by Marion Nestle

Currently browsing posts about: Kellogg

Jun 4 2009

The latest functional foods!

Functional foods, you may recall, are those to which nutrients are added beyond those already in the foods.  The latest example from Unilever: calcium-enriched ice cream!  The philosophy: “better-for-you” foods will improve health.  Maybe, but is functional ice cream a good choice?

Functional foods differ from fortified foods, in which nutrients lost during processing are replaced.  The addition of iron to white flour, for example, replaces the iron lost during the milling of whole wheat.  Its replacement helps prevent iron-deficiency anemia.

So I suppose you can consider Kellogg’s new fiber-enriched cereals to be a form of fortification.  The PR people tell me  that adding fiber “is another example of our continued commitment to improving the nutrition credentials of our products to meet consumers’ needs and preferences.”  Their press release explains that Kellogg is doing this as a public service to improve kids’ nutrition: it is starting with Froot Loops.

What kind of fiber and how much?  Kellogg is a bit vague on these points, but says the fiber will be a combination of whole grain corn and oat flours and fibers.  Metamucil anyone?  And why don’t they just make whole grain cereals in the first place?

That’s why I keep thinking that functional foods are about marketing, not health.

Jan 25 2009

Update on the peanut butter recalls

I was interviewed for 5 seconds on ABC News last night about the peanut butter recalls (look for Saturday, January 25, “Salmonella outbreak worsens”).  So far, nearly 500 people have become ill and there may be as many as 11 deaths.  ABC reporters were right on top of what’s happening, mainly because they participated in the FDA’s teleconference on January 21.  The transcripts of these sessions make interesting reading.  Here’s the take-home:

1.  How did Salmonella get into the peanut butter? They don’t know yet, and it’s a puzzle.  Investigators found traces of Salmonella in the plant, but  not the particular strain found in the peanut butter.

2.  Shouldn’t peanut butter be free of bacteria? Yes, in theory, because the peanuts are roasted (this should be a kill step) and bacteria do not grow well in foods that don’t have much water.  This plant roasted its own peanuts, but it also used peanuts that arrived already roasted.  These could have arrived contaminated or the contamination could have occurred at the plant.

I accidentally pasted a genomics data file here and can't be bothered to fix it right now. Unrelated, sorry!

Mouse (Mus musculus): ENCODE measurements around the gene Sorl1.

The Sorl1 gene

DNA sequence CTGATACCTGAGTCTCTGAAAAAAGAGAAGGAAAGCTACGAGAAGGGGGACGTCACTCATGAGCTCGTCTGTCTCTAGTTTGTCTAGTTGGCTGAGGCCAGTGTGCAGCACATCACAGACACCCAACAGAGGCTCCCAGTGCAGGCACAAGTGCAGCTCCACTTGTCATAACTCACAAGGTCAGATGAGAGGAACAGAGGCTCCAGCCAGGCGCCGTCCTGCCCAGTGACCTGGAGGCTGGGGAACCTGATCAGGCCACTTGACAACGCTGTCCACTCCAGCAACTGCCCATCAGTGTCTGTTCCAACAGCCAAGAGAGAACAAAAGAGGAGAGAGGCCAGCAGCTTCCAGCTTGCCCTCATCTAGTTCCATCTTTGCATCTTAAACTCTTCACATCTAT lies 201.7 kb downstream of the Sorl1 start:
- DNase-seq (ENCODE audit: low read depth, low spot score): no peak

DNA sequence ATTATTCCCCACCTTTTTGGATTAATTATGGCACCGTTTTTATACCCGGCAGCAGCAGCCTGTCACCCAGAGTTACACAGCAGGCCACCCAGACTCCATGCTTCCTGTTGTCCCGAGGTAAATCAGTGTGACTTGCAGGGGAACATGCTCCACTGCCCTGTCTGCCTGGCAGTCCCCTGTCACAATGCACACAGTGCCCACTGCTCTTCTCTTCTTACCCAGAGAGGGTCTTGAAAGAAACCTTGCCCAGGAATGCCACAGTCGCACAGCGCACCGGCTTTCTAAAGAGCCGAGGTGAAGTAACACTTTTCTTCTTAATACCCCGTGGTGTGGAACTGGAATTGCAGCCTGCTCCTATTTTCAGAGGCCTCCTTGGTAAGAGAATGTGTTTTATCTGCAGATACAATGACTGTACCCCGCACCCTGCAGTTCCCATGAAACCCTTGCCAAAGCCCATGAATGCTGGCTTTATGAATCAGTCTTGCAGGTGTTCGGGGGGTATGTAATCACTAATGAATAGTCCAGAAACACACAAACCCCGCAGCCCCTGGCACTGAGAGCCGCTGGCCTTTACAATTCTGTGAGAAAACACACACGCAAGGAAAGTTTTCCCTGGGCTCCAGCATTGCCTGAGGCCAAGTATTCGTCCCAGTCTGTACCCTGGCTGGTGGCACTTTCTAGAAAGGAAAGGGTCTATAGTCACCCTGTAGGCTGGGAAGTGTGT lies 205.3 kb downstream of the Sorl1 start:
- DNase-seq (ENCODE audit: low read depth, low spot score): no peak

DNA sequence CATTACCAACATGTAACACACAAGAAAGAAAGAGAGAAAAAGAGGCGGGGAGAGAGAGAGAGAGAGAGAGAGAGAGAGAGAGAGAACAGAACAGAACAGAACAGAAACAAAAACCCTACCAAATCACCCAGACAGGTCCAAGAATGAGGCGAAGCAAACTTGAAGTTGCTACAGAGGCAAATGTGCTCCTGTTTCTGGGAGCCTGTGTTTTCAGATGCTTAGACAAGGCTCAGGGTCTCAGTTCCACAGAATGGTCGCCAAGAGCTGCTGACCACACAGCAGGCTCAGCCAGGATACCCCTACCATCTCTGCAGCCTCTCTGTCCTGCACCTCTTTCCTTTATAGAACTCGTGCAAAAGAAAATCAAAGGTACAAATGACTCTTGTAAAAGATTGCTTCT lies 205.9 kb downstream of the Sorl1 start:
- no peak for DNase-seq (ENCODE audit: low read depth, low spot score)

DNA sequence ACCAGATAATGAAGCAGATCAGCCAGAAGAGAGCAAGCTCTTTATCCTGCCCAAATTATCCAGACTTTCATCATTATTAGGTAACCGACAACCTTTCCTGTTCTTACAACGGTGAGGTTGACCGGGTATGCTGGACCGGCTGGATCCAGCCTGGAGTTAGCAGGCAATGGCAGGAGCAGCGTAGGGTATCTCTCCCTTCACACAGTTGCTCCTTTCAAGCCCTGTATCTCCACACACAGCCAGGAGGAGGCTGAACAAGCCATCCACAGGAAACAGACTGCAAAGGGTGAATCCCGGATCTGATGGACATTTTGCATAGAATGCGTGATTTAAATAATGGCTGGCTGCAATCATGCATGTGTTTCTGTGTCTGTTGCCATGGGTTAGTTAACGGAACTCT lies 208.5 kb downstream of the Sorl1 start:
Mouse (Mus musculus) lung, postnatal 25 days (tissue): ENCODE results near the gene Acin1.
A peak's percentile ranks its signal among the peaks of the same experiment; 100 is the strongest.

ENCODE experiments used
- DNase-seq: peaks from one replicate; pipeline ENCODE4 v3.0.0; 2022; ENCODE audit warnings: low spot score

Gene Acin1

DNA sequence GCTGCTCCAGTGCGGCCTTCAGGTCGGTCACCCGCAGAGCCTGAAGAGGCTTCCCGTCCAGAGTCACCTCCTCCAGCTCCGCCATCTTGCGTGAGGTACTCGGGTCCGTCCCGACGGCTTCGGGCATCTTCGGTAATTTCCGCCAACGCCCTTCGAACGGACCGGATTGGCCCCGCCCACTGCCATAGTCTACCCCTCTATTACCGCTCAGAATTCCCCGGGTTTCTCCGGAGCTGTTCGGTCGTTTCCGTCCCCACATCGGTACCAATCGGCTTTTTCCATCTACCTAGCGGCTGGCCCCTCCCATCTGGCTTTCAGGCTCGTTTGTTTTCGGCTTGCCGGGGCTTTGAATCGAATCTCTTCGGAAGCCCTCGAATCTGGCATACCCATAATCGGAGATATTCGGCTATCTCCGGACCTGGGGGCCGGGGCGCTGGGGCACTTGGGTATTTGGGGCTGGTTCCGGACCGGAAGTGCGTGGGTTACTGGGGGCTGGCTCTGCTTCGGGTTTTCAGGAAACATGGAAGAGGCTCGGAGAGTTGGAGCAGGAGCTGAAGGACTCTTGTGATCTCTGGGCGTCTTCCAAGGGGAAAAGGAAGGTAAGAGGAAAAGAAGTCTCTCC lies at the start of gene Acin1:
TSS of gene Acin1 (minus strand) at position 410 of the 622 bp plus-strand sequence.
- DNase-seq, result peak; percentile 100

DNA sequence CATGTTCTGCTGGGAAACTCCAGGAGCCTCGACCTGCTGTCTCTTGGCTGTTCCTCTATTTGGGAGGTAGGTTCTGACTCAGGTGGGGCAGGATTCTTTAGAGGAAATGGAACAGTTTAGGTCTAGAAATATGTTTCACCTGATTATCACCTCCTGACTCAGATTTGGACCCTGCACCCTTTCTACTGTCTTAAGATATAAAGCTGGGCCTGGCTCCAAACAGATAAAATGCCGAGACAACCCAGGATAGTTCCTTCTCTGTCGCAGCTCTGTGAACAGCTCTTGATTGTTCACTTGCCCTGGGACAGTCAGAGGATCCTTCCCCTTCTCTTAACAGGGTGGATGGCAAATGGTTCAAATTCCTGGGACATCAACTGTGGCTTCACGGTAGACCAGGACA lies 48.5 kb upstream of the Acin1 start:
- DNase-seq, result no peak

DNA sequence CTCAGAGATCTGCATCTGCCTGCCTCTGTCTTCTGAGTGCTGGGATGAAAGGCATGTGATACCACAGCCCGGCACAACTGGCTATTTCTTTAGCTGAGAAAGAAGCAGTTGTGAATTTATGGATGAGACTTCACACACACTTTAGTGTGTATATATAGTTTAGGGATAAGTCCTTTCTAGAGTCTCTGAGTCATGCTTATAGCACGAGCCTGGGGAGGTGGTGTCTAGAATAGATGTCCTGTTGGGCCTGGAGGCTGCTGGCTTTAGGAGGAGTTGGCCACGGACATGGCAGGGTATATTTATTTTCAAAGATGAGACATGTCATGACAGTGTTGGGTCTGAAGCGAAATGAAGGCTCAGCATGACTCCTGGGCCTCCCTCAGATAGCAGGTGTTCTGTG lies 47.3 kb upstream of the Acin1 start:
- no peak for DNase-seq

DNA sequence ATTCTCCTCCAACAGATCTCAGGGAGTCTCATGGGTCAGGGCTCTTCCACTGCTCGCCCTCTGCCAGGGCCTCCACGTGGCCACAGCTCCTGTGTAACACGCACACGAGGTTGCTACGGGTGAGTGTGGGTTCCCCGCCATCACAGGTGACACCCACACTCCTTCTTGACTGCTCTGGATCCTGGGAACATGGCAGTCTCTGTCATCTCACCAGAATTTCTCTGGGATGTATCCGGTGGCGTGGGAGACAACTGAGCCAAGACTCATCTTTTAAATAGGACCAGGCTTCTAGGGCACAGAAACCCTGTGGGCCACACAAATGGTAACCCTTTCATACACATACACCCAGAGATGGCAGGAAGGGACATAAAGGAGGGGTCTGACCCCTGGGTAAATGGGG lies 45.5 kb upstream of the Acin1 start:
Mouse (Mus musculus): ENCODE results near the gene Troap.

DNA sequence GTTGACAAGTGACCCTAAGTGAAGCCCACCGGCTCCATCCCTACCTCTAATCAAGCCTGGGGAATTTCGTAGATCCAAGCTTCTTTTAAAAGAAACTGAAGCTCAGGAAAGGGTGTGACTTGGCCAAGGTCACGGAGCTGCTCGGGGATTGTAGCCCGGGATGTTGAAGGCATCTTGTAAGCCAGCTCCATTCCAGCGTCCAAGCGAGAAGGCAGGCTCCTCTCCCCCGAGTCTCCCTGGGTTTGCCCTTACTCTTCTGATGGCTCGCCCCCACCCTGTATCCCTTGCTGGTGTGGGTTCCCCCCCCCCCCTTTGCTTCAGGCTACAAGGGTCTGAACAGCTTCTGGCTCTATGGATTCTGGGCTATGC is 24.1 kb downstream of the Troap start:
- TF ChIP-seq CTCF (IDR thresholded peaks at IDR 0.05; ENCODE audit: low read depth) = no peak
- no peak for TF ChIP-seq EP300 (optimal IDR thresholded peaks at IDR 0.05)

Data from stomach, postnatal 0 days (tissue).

3.  Why are so many products affected? The plant shipped two different kinds of peanut butter: the bulk kind that goes to institutions and a peanut butter ingredient that goes to factories to be turned into other products.  Both contained the particular toxic strain of Salmonella.

4.  Which products  have been found with this toxic strain? The bulk kind and Austin Sandwich Crackers made by Kellogg.  But give Kellogg credit for admirable behavior.  The company recalled its products the minute it heard about the potential problem.  By the time the FDA’s tests came back positive, Kellogg had already recalled the products.  The Kellogg website provides full disclosure.

Dec 26 2008

Do whole grains do any good?

At the request (and expense) of Kellogg’s, the Life Science Research Organization convened an expert panel to evaluate studies linking consumption of whole grains – as defined by FDA – to reduced risk of cardiovascular disease and diabetes.  Using the FDA’s definition, the panel judged the studies insufficient to support a claim that whole grains reduce the risk of cardiovascular disease or diabetes.  The FDA defines whole grains as whole: grains that are ground, cracked, or flaked but include all the parts in their original proportions.  When the panel expanded the definition of whole grains to include supplements of bran, germ, or fiber, the results came out better.   Supplements work better than the real thing!  Kellogg’s must be pleased with the results of its investment.